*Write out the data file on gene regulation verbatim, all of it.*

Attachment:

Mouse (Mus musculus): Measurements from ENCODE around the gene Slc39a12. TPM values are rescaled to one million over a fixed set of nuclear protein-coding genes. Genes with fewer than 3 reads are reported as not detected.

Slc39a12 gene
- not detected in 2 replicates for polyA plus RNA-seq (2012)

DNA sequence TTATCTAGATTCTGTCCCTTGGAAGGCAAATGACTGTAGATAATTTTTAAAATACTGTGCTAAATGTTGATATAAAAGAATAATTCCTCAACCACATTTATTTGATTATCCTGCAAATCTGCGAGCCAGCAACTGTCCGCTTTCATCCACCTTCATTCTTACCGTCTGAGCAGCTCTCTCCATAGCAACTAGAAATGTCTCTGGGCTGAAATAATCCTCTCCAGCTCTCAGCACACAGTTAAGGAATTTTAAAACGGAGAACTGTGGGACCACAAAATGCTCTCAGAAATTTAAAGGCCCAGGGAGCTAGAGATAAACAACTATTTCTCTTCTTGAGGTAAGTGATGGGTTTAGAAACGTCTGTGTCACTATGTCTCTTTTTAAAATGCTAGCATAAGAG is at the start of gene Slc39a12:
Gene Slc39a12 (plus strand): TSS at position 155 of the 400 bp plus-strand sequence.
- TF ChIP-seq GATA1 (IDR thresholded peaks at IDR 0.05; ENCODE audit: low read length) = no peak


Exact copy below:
Mouse (Mus musculus): Measurements from ENCODE around the gene Slc39a12. TPM values are rescaled to one million over a fixed set of nuclear protein-coding genes. Genes with fewer than 3 reads are reported as not detected.

Slc39a12 gene
- not detected in 2 replicates for polyA plus RNA-seq (2012)

DNA sequence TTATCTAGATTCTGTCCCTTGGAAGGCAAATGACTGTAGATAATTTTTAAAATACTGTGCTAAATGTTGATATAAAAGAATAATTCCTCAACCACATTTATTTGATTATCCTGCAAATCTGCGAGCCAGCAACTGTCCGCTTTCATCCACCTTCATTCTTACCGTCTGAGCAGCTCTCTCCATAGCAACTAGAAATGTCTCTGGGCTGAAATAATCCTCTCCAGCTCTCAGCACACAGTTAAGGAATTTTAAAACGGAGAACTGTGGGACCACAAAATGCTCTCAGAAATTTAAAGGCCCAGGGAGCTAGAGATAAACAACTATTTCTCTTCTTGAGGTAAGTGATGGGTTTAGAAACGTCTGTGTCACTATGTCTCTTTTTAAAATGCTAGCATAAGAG is at the start of gene Slc39a12:
Gene Slc39a12 (plus strand): TSS at position 155 of the 400 bp plus-strand sequence.
- TF ChIP-seq GATA1 (IDR thresholded peaks at IDR 0.05; ENCODE audit: low read length) = no peak